Claiming the Right To Health

“My heart can’t be cured is because I’m too poor to pay my son’s school tuition—and that is breaking my heart” (Korean village woman)

The historic Beijing Platform for Action stated: “The human rights of women include their right to have control over and decide freely and responsibly on matters related to their sexuality, including sexual and reproductive health, free of coercion, discrimination and violence…the ability of women to control their own fertility forms an important basis for the enjoyment of other rights.”

These statements were major victories for women’s human rights and empowerment, and the United States was one of the 181 governments that signed. However, the Platform’s opponents quickly moved to undercut its advances. The Helms Amendment, championed by the arch-conservative Jesse Helms, stated that American foreign aid could not be used to help pay for abortion services.

From the point of view of poor village women in Bangladesh, the United States may seem guilty of a double standard. While American women won the right to abortion in Roe V. Wade, the Helms Amendment sent the message that the United States didn’t support these same rights for others.

American foreign aid is a mere fraction of what American taxpayers spend abroad and makes up less than 0.05 percent of the federal budget. Nevertheless, the US dollar carries great symbolic weight in poor countries plagued with famine and poverty. In rural Bangladesh, the impact of American policy on sexual and reproductive health is profound. One pilot-project area reported that an estimated one out of every five maternal deaths was due to complications from abortions. About 10 thousand women in Bangladesh alone meet the same fate every year.

I learned of one of these cases during a visit to a rural health clinic. A woman named Rataner was left with two children after her husband died. She remarried but later discovered that her second spouse had other wives. Four and a half months pregnant, and without means to support her children, she obtained traditional herbs from her sister-in-law and used these to abort her fetus. The bleeding did not stop, and she fainted. Although she could have gotten medical attention in a distant hospital, she was never taken there. She died a few days later.

“Our hands are tied,” a project worker confided in me. “Women are dying from botched abortions, but we cannot provide the services for them. We need foreign help after all.”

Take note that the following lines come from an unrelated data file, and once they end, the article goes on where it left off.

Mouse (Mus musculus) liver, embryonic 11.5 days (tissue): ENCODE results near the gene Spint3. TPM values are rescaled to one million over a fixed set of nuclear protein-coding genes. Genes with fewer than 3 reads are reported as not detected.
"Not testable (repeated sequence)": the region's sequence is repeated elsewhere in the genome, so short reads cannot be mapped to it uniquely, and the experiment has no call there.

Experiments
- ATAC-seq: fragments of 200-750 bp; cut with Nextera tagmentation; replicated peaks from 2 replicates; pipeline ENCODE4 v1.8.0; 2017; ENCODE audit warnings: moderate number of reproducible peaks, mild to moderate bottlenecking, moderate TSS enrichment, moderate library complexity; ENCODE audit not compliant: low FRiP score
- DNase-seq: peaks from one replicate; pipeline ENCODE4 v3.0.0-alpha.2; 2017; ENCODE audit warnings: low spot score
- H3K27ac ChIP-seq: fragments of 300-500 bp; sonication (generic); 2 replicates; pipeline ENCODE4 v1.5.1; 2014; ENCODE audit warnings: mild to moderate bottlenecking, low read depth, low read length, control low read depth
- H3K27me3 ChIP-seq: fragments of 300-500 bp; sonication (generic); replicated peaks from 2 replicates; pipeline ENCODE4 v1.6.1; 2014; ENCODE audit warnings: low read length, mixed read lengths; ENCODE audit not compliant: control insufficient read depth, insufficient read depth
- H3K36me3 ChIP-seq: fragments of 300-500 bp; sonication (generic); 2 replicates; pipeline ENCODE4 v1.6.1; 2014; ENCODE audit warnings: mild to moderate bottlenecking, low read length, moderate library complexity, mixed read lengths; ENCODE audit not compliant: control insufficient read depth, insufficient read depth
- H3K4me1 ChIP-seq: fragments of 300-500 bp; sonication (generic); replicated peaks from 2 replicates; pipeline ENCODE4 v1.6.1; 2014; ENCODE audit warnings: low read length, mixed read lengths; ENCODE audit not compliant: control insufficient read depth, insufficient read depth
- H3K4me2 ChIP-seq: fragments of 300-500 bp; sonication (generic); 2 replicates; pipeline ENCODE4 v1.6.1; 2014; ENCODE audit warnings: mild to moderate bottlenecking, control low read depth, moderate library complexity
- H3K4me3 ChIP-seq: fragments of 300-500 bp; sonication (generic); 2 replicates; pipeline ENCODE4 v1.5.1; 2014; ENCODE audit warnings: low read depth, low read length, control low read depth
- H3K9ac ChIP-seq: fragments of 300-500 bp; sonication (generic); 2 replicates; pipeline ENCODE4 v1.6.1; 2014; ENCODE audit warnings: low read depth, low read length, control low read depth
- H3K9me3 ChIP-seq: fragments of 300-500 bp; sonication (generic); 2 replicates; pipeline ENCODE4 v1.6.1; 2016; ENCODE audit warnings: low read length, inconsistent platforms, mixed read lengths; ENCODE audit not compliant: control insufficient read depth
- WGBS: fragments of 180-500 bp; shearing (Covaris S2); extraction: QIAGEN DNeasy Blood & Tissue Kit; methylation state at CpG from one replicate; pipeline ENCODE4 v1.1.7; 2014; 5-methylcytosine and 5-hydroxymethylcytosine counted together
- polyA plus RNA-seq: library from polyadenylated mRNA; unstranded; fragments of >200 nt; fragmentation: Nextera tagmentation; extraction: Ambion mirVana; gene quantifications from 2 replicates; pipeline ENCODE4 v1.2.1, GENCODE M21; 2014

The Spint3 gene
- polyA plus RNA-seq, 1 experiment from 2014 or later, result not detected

Unfortunately, many developing countries have no choice but to accept the conditions of those who offer support. Bangladesh’s family planning program is heavily dependent on American funds. One of the poorest countries in the world, Bangladesh has only a few hospital beds for every 100,000 people. Although its population growth rates are declining, Bangladesh faces a severe shortage of doctors, nurses, and health centers.

Unexpected pregnancies are a heavy burden for impoverished families on the brink of starvation. Another mouth to feed deprives the entire family of a chance to survive. Industrialization is also creating new social problems. Most of the women in Bangladesh must rely on a mix of modern and traditional forms of fertility regulation, both of which are highly unreliable. Rural women who start with oral contraceptives and become dissatisfied with its side effects often switch to something else or take the pill intermittently. If unwanted pregnancies occur—and modern health services can’t help—families turn to traditional health practitioners.

The impact of the Helms Amendment isn’t limited to sexual and reproductive health. It also inhibits AIDS prevention. Condoms are supposed to help prevent HIV/AIDS infections while safeguarding against unwanted pregnancies. However, they have a high failure rate. Unless safe abortions can be available on request, clients will be reluctant to use them.

How can American feminists help? They must become better informed about American aid policies affecting the sexual and reproductive rights of women abroad. Anti-abortion policies violate international agreements on women’s reproductive rights signed by the American government. A double-standard guiding American foreign aid not only hurts poor families, but also hurts the government’s credibility even more.